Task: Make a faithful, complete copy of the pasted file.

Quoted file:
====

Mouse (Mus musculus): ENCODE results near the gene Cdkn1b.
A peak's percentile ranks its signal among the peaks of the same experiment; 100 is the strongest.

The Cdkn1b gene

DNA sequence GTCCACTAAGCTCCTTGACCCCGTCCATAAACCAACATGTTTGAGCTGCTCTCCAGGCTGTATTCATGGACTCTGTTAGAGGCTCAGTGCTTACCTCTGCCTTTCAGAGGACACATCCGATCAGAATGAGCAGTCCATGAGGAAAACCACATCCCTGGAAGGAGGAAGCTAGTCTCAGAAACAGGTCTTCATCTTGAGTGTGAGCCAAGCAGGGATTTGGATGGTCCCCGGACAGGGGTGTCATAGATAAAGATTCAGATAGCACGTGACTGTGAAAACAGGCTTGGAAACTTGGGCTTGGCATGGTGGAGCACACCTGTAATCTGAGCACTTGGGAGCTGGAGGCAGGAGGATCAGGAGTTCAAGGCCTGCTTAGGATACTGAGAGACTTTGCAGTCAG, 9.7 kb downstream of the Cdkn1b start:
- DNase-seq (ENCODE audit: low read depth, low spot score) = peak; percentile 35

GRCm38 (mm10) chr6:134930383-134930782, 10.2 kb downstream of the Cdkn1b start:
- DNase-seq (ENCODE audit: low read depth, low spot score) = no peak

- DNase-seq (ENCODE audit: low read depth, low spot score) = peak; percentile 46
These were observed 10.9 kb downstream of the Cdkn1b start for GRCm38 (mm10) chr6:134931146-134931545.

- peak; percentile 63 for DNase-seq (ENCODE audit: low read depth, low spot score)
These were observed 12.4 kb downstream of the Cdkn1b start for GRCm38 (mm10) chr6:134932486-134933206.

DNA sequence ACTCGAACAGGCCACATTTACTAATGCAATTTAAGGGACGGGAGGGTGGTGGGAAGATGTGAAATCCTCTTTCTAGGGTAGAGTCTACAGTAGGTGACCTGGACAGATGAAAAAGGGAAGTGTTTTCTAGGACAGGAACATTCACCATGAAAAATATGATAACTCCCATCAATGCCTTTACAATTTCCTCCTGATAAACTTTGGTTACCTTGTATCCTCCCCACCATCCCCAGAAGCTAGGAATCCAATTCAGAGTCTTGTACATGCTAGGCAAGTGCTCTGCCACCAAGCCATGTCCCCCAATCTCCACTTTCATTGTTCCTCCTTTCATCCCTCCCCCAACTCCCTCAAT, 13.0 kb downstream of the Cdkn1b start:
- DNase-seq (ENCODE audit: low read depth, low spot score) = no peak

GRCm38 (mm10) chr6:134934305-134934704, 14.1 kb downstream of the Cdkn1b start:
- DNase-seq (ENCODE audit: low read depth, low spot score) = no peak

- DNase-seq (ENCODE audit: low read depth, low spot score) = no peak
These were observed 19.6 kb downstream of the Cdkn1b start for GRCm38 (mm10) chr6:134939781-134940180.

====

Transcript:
Mouse (Mus musculus): ENCODE results near the gene Cdkn1b.
A peak's percentile ranks its signal among the peaks of the same experiment; 100 is the strongest.

The Cdkn1b gene

DNA sequence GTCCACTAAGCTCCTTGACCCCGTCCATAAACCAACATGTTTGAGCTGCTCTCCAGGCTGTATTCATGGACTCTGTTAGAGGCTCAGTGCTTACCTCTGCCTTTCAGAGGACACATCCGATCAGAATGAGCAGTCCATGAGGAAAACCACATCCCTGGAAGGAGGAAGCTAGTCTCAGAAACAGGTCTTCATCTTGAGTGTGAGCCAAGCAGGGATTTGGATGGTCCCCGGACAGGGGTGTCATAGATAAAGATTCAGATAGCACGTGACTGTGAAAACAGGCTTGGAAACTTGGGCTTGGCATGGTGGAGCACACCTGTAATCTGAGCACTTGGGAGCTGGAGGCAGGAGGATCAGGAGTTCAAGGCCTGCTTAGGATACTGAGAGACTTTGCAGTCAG, 9.7 kb downstream of the Cdkn1b start:
- DNase-seq (ENCODE audit: low read depth, low spot score) = peak; percentile 35

GRCm38 (mm10) chr6:134930383-134930782, 10.2 kb downstream of the Cdkn1b start:
- DNase-seq (ENCODE audit: low read depth, low spot score) = no peak

- DNase-seq (ENCODE audit: low read depth, low spot score) = peak; percentile 46
These were observed 10.9 kb downstream of the Cdkn1b start for GRCm38 (mm10) chr6:134931146-134931545.

- peak; percentile 63 for DNase-seq (ENCODE audit: low read depth, low spot score)
These were observed 12.4 kb downstream of the Cdkn1b start for GRCm38 (mm10) chr6:134932486-134933206.

DNA sequence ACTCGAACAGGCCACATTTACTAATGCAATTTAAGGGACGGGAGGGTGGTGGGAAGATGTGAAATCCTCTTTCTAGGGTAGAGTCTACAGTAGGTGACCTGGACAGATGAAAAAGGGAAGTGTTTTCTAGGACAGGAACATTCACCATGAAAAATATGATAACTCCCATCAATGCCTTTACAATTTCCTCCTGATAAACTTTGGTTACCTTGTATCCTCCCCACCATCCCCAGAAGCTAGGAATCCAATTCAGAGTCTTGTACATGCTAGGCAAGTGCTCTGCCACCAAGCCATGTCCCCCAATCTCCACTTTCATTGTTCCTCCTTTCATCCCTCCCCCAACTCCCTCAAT, 13.0 kb downstream of the Cdkn1b start:
- DNase-seq (ENCODE audit: low read depth, low spot score) = no peak

GRCm38 (mm10) chr6:134934305-134934704, 14.1 kb downstream of the Cdkn1b start:
- DNase-seq (ENCODE audit: low read depth, low spot score) = no peak

- DNase-seq (ENCODE audit: low read depth, low spot score) = no peak
These were observed 19.6 kb downstream of the Cdkn1b start for GRCm38 (mm10) chr6:134939781-134940180.